Advanced Diagnostic Imaging Techniques in Bottlenose Dolphins: Computed Tomography, Magnetic Resonance Imaging, Single-Photon Emission Computed Tomography, and Positron Emission Tomography
IAAAM Archive
Cynthia R. Smith1; Eric D. Jensen1; William G. Van Bonn1; Brad A. Blankenship1; Leah G. Smith1; Christopher M. Dold1; Sam H. Ridgway1,2
1U.S. Navy Marine Mammal Program, San Diego, CA, USA; 2Department of Pathology, School of Medicine, University of California, La Jolla, CA, USA


In cetacean medicine, we are occasionally presented with clinical cases where computed tomography (CT) and magnetic resonance imaging (MRI) could provide valuable data for our medical management plans. We are also faced with research questions that could benefit from the acquisition of both structural (CT, MRI) and functional brain images (single-photon emission computed tomography, SPECT, and positron emission tomography, PET). Dolphin sleep research at our facility provided us with an opportunity to develop clinical and logistical techniques for obtaining CT, MRI, SPECT, and PET images on live animals. These techniques included the following: 1) logistical transfer of animals from their San Diego Bay enclosures to human imaging facilities, 2) injection of animals with imaging agents for capture of useful diagnostic and research data, and 3) appropriate monitoring of animals throughout the event evolution.

Logistical transfer of animals from their ocean enclosures to scan facilities began with the animals sliding out of the water onto a padded transport mat. If needed, animals were administered diazepam prior to transport. When animals were being transported for nuclear medicine scans, we routed them through our clinic for an injection of an appropriate radioactive isotope (see below). Injections were given using sterile technique in the common brachiocephalic vein with a 17g 6" needle under ultrasound guidance. Animals were then transported in a covered truck to a local scan facility for imaging. Since scan tables were not built to take the weight of adult dolphins, a special table was constructed to fit over the human tables and hold most of the dolphin's weight as the animals were placed in the scanners. Animals were kept moist with sponges, while protecting the scanner with thin plastic sheeting. Respiration, temperature, and heart rates were monitored during the procedures, and transport/scan evolutions lasted no longer than 4 hours water-to-water.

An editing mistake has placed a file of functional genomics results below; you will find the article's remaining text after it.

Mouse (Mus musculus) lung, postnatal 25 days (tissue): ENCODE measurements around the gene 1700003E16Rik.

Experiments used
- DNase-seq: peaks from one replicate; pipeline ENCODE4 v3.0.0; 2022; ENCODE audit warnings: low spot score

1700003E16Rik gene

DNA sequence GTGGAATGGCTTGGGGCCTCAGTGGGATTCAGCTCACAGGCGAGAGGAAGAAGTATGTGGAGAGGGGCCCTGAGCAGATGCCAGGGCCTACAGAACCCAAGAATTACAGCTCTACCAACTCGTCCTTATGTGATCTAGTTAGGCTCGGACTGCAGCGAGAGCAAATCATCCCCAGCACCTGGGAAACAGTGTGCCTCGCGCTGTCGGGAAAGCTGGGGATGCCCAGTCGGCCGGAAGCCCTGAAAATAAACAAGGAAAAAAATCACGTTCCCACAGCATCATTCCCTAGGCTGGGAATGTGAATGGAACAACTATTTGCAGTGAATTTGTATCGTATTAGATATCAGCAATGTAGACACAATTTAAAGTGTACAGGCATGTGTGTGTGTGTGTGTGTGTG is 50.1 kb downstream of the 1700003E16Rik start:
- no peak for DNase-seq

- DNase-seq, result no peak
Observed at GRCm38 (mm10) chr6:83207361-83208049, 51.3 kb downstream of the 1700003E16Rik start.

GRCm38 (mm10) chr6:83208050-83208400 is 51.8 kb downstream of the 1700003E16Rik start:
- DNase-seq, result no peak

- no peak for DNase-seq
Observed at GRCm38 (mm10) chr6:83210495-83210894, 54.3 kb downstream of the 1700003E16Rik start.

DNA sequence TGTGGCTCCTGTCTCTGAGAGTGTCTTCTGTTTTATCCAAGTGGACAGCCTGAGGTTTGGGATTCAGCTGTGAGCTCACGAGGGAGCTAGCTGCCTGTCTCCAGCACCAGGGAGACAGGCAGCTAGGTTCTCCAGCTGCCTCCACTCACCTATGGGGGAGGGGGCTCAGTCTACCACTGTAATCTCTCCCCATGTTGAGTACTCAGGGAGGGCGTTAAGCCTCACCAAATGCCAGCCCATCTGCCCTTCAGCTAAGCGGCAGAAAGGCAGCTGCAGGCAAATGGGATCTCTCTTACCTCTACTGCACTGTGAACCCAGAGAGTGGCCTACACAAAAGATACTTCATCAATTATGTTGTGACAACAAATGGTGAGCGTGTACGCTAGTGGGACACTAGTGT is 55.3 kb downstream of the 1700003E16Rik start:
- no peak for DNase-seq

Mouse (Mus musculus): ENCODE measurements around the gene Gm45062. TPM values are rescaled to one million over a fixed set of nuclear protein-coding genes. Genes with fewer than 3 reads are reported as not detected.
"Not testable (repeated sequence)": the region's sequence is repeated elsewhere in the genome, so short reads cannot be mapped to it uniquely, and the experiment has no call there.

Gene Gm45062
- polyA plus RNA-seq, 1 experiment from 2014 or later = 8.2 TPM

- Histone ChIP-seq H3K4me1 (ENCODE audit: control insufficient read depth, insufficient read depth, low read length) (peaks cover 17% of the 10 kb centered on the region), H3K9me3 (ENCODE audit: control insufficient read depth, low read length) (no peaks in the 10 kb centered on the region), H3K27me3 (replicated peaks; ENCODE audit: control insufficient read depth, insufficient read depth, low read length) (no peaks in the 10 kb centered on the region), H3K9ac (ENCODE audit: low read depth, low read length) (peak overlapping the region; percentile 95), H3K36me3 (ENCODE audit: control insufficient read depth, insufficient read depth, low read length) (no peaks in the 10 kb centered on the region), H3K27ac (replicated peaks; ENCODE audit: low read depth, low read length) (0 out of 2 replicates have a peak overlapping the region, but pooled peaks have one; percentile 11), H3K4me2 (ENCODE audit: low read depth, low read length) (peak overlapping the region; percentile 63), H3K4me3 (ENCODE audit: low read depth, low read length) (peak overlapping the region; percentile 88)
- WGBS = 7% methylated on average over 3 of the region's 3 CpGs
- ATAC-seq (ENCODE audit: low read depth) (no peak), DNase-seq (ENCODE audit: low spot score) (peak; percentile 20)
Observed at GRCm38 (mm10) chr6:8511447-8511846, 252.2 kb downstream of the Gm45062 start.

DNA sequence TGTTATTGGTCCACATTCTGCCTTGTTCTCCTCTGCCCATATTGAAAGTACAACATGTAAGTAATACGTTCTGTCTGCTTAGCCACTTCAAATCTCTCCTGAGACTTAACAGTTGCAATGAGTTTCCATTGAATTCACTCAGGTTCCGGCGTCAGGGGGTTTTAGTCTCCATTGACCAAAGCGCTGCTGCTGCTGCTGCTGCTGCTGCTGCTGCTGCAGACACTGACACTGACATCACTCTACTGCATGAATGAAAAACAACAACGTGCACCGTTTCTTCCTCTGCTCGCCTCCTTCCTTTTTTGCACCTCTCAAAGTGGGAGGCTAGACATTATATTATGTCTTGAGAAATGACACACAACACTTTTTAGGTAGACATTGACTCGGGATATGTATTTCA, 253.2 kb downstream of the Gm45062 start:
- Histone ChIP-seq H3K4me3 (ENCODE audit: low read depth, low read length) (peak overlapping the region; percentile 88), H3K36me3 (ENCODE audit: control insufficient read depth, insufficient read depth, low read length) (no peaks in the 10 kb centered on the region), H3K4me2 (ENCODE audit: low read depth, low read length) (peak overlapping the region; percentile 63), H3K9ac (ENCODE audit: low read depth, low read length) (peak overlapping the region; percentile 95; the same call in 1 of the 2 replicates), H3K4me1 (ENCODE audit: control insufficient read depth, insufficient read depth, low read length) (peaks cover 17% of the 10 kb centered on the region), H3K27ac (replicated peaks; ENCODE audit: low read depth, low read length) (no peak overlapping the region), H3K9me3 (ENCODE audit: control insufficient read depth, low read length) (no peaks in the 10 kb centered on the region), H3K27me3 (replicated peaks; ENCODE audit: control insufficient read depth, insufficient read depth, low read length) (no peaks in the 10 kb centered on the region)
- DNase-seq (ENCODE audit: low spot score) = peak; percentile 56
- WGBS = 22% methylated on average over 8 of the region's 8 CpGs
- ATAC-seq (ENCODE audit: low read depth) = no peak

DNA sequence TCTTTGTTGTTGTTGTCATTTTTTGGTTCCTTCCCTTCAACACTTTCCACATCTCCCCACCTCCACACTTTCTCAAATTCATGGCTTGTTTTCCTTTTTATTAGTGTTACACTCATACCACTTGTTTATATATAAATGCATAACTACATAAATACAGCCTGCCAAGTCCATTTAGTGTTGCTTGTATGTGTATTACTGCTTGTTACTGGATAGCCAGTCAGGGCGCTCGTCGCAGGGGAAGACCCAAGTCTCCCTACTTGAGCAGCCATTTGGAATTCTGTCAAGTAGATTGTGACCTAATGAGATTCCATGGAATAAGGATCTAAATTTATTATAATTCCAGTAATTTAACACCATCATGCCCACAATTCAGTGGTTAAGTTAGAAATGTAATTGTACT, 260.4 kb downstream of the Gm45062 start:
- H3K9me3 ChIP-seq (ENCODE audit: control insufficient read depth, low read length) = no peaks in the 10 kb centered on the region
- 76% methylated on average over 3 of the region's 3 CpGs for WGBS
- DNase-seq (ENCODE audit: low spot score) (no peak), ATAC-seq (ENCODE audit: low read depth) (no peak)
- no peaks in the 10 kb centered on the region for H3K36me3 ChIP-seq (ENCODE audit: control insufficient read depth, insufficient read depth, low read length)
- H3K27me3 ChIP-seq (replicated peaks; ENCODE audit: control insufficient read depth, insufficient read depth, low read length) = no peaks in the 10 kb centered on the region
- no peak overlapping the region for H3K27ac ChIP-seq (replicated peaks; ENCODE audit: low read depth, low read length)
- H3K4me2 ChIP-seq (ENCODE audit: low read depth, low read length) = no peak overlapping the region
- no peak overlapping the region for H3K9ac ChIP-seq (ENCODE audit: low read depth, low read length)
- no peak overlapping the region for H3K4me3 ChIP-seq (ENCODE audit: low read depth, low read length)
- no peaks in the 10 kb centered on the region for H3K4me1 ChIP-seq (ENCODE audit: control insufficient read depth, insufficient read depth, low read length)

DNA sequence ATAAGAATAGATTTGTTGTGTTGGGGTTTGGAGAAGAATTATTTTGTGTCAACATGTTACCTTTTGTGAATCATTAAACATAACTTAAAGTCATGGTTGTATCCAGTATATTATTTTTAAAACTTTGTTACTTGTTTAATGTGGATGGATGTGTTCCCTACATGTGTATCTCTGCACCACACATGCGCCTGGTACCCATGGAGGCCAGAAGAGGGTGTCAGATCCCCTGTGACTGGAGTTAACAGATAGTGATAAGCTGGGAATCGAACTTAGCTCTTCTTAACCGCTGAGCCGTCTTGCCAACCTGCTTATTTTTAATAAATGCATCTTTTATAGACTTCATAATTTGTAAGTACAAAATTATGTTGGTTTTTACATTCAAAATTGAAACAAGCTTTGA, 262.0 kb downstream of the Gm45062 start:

MRI data was collected with a Hitachi Airis II, 0.5 Tesla scanner and X-ray CT images were collected with an electron beam scanner (Imatron, San Francisco, California). Contrast media was not needed for these studies, however we would suggest either the common brachiocephalic vein as an injection site (particularly for brain imaging) or the caudal peduncle arteriovenous plexus. For PET scans, animals received 18F-2-fluor-2-deoxyglucose (FDG), an analog of glucose often used in PET scanning to map the relative metabolic activity within the brain. PET images were captured with a Seimens HR+ PET scanner (Knoxville, TN). Animals received 99mTc-bicisate (Neurolite ®) for SPECT scans, a radiopharmaceutical used to map blood flow and to diagnose vascular abnormalities of the brain. SPECT images were obtained with an ADAC Forte SPECT camera (Milpitas, CA). A radiation safety officer was present for all nuclear medicine scans to monitor and help minimize exposure to personnel involved in the studies. All animals were closely monitored before, during, and after scans, and no adverse effects were detected due to the radioactive isotopes or the scan techniques.


Dr. Van Bonn's current address is John G. Shedd Aquarium, 1200 South Lake Shore Drive, Chicago, IL 60605; Dr. Dold's present address is SeaWorld Orlando, 7007 SeaWorld Drive, Orlando, FL 32821. The authors thank Dr. Mark Xitco, Don Carder, and Mark Todd for their assistance with logistics, as well as Drs. Dorian Houser and Jim Finneran for their expertise in image analysis. Dr. Robert Mattrey helped with the CT and MRI scans while Dr. Carl Hoh provided his technical expertise for all the nuclear medicine scans. Health physicist, Joel Baumbaugh served as our radiation safety officer. We also thank the Navy Marine Mammal Program training, veterinary technician, and management staff for supporting these efforts. The dolphin sleep study was funded by the Defense Advanced Research Projects Agency (DARPA) contract N66001-05-C-0040.

Speaker Information
(click the speaker's name to view other papers and abstracts submitted by this speaker)

Cynthia R. Smith, DVM
Tufts University School of Veterinary Medicine
North Grafton, MA, USA

MAIN : Clinical Advances I : Advanced Diagnostic Imaging
Powered By VIN